Magdalena Bay, ‘You Lose!’: Song You Need to Know
Magdalena Bay, the budding Los Angeles indie pop duo, make music that feels both timeless and time-less. Timeless because bandmates Mica Tenenbaum and Matt Lewin have a keen knack for songcraft, and time-less because, in a world where temporality’s been smashed by the internet, Magdalena Bay are there picking up the shards, creating new songs, new worlds, new puzzles out of the pieces. Their latest offering, “You Lose!,” from their upcoming debut album, Mercurial World (out October 8th), is a pristine distillation of all Magdalena Bay does best, adventurous and accessible all in one.
“You Lose!” opens with a lone synth line and spiraling sound-effect that anyone whose ever played an arcade knows can only mean one thing — game over. But here, it’s a beginning, as the song soon settles under the sturdy weight of driving, gated drums. These sounds comprise the core of “You Lose!” but not its entirety, as Magdalena Bay bring in a steely acoustic guitar strum that harkens back to the heyday of Nineties alternative nation, while occasionally, from deep in the mix, a lush harp billows forth to provide just a touch (but not too much) of classical elegance. It’s a thrill each time Magdalena Bay introduce one of these elements, but, of course, nothing beats the ultimate unification on the final chorus.
Despite some of the broken-hearted imagery in the lyrics — “I’m running out of my time/A flower gone dry/Your lips touching mine won’t do,” Tenenbaum croons — “You Lose!” wasn’t inspired by a romantic relationship so much as the agonies and anxieties of trying to make it in music. But Magdalena Bay don’t fixate on the specifics, and instead create a track that comes off as universal in its experience of fraught love and failure. It’s a sentiment captured in the clever video for “You Lose!,” where the band’s visual aesthetic and sense of humor are on full display as Tenenbaum and Lewin take every kind of L imaginable — lost pets, parking tickets, dropped ice cream, burnt toast, spilled salt and spaghetti turned into worms.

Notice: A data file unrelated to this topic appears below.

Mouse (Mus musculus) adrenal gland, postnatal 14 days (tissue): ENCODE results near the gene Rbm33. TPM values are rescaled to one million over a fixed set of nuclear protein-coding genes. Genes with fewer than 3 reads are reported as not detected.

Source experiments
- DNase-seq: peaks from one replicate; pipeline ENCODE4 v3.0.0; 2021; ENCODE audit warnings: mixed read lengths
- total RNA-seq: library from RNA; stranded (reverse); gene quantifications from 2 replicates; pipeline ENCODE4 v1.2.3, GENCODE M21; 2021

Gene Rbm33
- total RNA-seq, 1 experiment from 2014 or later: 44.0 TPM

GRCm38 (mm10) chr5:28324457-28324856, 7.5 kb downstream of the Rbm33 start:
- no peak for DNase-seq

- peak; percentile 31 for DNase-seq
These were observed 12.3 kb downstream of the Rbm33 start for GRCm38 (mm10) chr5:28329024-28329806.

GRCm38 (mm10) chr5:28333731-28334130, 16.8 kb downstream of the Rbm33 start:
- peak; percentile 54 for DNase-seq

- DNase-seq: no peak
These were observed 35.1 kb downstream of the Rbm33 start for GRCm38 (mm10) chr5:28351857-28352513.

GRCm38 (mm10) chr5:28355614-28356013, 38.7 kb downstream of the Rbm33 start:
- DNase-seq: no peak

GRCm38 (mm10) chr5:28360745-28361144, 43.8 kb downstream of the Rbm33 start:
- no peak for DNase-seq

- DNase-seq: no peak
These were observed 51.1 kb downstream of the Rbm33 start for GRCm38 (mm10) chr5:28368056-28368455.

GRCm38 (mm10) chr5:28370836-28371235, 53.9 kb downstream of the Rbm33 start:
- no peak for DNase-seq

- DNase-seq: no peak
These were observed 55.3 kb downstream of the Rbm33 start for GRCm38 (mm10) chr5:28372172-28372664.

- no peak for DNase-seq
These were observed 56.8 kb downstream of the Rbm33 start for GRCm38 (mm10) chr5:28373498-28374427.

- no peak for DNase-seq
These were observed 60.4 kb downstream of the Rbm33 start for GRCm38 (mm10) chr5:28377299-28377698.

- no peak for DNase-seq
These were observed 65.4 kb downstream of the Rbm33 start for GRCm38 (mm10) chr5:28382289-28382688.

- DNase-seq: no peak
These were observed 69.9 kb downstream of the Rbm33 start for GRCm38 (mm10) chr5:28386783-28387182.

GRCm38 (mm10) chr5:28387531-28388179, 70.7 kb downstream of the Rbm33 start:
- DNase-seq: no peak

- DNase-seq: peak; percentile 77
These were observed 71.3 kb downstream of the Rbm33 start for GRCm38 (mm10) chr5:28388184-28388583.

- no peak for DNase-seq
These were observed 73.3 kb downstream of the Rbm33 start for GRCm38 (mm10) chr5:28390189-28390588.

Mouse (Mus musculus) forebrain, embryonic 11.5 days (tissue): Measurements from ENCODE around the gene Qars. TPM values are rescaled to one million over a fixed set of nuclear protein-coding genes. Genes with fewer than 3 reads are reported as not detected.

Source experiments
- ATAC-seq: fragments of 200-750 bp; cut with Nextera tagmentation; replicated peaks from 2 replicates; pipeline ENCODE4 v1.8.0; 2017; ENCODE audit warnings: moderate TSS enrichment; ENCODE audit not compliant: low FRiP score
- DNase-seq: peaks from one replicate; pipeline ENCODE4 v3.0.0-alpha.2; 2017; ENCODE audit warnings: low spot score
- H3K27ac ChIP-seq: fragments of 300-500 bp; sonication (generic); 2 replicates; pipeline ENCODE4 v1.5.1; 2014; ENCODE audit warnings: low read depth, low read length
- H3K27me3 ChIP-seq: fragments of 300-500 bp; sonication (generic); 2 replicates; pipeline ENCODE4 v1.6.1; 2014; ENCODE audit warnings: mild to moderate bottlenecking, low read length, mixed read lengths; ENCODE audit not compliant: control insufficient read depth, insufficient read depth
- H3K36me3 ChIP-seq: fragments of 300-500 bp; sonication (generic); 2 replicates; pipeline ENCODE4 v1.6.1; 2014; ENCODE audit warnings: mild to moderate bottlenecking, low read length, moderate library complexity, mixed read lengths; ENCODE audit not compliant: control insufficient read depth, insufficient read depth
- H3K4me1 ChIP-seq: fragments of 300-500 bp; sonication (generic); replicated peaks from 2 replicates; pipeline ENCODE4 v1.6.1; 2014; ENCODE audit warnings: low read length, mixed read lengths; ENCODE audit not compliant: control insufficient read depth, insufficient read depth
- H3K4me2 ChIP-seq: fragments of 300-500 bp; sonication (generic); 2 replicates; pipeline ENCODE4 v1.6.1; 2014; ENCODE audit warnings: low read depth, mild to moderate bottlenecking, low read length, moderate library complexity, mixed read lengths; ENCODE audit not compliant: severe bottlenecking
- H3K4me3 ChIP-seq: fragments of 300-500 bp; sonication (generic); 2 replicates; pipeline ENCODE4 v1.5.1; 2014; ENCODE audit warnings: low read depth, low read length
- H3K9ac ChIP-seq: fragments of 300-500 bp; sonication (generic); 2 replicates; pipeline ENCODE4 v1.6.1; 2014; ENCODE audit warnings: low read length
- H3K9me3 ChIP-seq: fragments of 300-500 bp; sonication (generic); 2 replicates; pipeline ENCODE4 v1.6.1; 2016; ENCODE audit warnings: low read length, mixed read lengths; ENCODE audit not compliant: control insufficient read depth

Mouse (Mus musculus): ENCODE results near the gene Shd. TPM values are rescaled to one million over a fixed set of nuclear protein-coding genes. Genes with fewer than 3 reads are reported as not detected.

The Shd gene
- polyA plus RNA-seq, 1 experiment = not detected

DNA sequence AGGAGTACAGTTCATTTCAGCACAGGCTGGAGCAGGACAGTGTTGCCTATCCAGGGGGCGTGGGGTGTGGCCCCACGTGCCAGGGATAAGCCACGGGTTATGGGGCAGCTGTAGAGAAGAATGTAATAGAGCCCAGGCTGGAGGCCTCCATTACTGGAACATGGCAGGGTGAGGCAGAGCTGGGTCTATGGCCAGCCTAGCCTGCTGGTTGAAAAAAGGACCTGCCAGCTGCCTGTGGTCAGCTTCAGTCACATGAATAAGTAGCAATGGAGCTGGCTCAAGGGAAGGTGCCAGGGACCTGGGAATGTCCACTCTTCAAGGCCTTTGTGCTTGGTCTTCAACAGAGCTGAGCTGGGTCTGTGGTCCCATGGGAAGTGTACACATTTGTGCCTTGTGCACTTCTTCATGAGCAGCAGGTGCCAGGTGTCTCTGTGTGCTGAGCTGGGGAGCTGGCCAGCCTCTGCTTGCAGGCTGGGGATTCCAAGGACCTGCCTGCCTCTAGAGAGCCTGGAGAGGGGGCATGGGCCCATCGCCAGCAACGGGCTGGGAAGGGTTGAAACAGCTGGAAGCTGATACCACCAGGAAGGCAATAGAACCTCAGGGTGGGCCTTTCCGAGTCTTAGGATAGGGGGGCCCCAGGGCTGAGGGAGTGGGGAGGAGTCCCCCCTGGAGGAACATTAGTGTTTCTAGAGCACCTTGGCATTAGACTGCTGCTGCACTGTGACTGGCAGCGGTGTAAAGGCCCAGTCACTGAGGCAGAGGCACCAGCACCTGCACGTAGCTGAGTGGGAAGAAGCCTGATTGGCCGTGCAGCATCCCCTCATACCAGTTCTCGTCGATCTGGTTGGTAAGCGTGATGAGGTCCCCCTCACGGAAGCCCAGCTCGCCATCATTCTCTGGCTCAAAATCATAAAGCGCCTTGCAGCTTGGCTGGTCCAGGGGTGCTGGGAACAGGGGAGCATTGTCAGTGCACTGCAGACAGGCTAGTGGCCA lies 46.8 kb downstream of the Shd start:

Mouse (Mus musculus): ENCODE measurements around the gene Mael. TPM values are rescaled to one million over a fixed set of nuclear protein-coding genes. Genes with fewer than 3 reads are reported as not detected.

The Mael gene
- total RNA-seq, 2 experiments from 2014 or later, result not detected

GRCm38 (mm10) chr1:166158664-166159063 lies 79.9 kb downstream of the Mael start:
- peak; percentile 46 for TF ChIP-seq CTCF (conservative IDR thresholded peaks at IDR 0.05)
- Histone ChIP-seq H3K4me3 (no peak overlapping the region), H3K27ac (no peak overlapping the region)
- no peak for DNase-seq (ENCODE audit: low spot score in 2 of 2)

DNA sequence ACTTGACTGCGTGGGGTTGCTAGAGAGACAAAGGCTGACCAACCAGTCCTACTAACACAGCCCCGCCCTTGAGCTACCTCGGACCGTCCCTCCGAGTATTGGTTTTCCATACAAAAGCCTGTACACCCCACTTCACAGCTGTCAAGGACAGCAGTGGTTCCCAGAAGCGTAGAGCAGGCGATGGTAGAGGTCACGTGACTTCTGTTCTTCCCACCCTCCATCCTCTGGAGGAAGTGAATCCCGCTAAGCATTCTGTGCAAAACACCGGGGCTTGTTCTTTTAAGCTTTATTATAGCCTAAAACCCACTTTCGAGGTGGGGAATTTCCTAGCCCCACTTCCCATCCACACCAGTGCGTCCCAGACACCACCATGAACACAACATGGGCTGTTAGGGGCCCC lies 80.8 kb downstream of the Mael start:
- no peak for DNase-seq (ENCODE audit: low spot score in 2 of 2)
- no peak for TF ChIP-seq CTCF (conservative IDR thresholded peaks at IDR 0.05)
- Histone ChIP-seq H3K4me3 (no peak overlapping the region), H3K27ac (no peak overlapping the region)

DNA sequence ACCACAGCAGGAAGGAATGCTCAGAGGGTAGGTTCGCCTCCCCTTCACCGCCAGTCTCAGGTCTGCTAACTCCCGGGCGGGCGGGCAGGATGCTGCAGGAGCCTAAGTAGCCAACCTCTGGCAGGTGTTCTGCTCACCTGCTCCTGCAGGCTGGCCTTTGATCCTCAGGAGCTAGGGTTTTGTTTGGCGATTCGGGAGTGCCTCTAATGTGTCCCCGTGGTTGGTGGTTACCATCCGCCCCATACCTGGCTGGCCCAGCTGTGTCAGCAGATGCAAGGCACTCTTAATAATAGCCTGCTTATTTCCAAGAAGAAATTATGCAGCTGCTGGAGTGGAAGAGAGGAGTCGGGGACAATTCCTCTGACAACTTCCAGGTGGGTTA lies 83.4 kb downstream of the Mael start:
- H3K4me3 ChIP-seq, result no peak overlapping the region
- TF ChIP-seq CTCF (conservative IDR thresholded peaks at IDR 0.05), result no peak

Losing is a tried-and-true subject in music, far more durable than winning, maybe because it immediately taps into something empathetic. But it still takes tact to actually pull off that trick instead of falling face first into a puddle of solipsistic loathing and despair. “You Lose!” sticks that landing.
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